River rats on the `terrible Tennessee'
IT was a bright, unthreatening summer day. Blackberries hung ripe and juicy in bramble thickets. A fine berry year it was, but nothing else of consequence was happening. Time hung heavy on the hands of three young boys, out of school and ripe for adventure. Thus the rafting trip was born, an idea first, then a pleading, anxious necessity (``Please, Mom!''). Three sets of parents reflected on the days of their own youthful summers, relented, and said yes.
The Little Tennessee, in its beginnings below Franklin, is a gentle stream. Into its shallow, slow-moving waters, about six miles from town, the boys launched their three rubber rafts. It was 11 o'clock. They were still well fortified from breakfast and had packed their own provisions, three peanut butter and jelly sandwiches and six soft drinks. They had also equipped themselves with three fishing poles, three lures, and three quarters, all they would need for an afternoon of total happiness on the river. The plan called for them to reach the bridge in Franklin four hours later, and use the quarters to call home.
In this stretch, the river is no remote terror of pounding cataracts and crocodiles, but a friendly, pastoral presence that winds through terrain of farms and lawns. So it seemed to the parents, who left their boys in the ``Little T's'' hands and returned home feeling benevolent. On the river it is another story. Down here, low on the water, riding a rubber raft and screened from the world by brambles and brush and willows and white-skinned sycamores, civilization seems not just miles, but ages away. And the river rolls slowly, more slowly than any 15-year-old could imagine.
By 8, three anxious sets of parents are still pacing their respective floors, waiting for the phone to ring. The sun is sinking into the hills. The parents reflect on those three sandwiches and the nine-hour period that has lapsed, and their hearts grow heavy. They tell each other that nothing can be wrong, that there are three of them, all sensible boys, good swimmers, well equipped, and it is a gentle river.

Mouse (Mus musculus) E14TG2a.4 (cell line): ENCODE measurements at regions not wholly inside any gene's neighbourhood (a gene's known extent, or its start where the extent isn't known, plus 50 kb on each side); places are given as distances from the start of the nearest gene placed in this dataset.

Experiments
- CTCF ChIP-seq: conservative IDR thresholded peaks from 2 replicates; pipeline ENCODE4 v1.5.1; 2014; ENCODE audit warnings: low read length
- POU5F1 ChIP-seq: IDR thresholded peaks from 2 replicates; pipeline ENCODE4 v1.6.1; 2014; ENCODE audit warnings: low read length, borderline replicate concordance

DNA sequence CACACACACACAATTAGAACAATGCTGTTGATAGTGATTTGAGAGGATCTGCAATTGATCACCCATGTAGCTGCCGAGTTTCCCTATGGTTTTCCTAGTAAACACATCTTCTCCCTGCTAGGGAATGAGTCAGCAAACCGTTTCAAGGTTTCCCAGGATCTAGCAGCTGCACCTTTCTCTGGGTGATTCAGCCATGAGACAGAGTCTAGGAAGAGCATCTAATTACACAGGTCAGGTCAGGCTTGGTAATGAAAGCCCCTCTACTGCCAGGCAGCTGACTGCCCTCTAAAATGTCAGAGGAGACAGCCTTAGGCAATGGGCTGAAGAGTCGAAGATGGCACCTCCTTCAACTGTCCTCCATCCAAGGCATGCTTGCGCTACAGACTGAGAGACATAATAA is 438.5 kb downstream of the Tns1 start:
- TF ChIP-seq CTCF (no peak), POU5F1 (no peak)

The call comes at last, at 8:15. The explorers are safe, though they reached their destination dirty and hungry, having lost two fishing poles and broken one, lost three lures, a paddle, and a shoe. Their clothes and equipment tell a story of adventure, of dangers faced and overcome. The sandwiches lasted until 11:30.
``We thought you were trying to get rid of us,'' is the only explanation the three can find for being so late. The wilderness engulfed them, they say. They tell how the river twists and turns through an unfamiliar land, probably still inhabited by savages and almost certainly by bears and giant cats, though all they saw, the boys admit, were two water snakes and a muskrat. In no hurry at all to flee such imminent danger, they lazed their way downstream at turtle-like rates.
``We knew we had to be on the wrong river. We figured we'd end up in Asheville. We thought you put us on the wrong river on purpose.'' The parents take comfort in learning that the boys had worried about this, for all that they might fancy themselves Huck Finn.
Blackberries provided their only sustenance during the final 8 hours of the trip, preventing collapses from starvation, the boys say. This explains the scratches, the dirt, the torn shirts. Berrying from a rubber raft is a perilous undertaking.
``All we could think about was food we had wasted in our lives. I mean, I couldn't believe I could get so hungry,'' said one of the boys later, while swallowing a hamburger. ``All I could think about was candy bars I didn't finish.''
He takes a light tone, but it's changed him, this day on the river. His eyes shine. He can't wait to go again.